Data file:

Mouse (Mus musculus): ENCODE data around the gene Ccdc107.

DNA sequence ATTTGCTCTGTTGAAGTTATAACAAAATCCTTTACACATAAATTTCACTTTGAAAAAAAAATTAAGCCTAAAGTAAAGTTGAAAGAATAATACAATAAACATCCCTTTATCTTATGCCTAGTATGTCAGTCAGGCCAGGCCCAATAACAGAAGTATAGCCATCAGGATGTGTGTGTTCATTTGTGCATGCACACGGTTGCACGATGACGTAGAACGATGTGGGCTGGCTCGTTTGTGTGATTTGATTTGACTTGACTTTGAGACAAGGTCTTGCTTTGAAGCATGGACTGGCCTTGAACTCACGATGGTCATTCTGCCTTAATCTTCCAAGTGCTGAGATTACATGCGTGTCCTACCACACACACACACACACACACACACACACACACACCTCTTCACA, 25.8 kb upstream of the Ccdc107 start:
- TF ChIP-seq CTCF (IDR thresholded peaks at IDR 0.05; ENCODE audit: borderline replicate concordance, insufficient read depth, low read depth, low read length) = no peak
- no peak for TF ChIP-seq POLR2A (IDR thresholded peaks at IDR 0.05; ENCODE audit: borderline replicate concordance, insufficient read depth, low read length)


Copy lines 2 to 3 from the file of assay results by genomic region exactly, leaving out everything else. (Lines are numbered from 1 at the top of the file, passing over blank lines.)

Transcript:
DNA sequence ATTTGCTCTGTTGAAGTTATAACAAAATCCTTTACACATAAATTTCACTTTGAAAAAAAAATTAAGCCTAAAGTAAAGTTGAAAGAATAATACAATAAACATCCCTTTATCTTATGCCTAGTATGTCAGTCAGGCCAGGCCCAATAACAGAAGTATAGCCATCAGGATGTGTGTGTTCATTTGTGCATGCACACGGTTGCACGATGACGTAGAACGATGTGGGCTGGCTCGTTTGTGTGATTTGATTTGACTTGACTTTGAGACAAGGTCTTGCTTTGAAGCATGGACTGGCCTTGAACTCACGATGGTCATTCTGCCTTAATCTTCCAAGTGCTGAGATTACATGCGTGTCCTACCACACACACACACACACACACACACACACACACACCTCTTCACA, 25.8 kb upstream of the Ccdc107 start:
- TF ChIP-seq CTCF (IDR thresholded peaks at IDR 0.05; ENCODE audit: borderline replicate concordance, insufficient read depth, low read depth, low read length) = no peak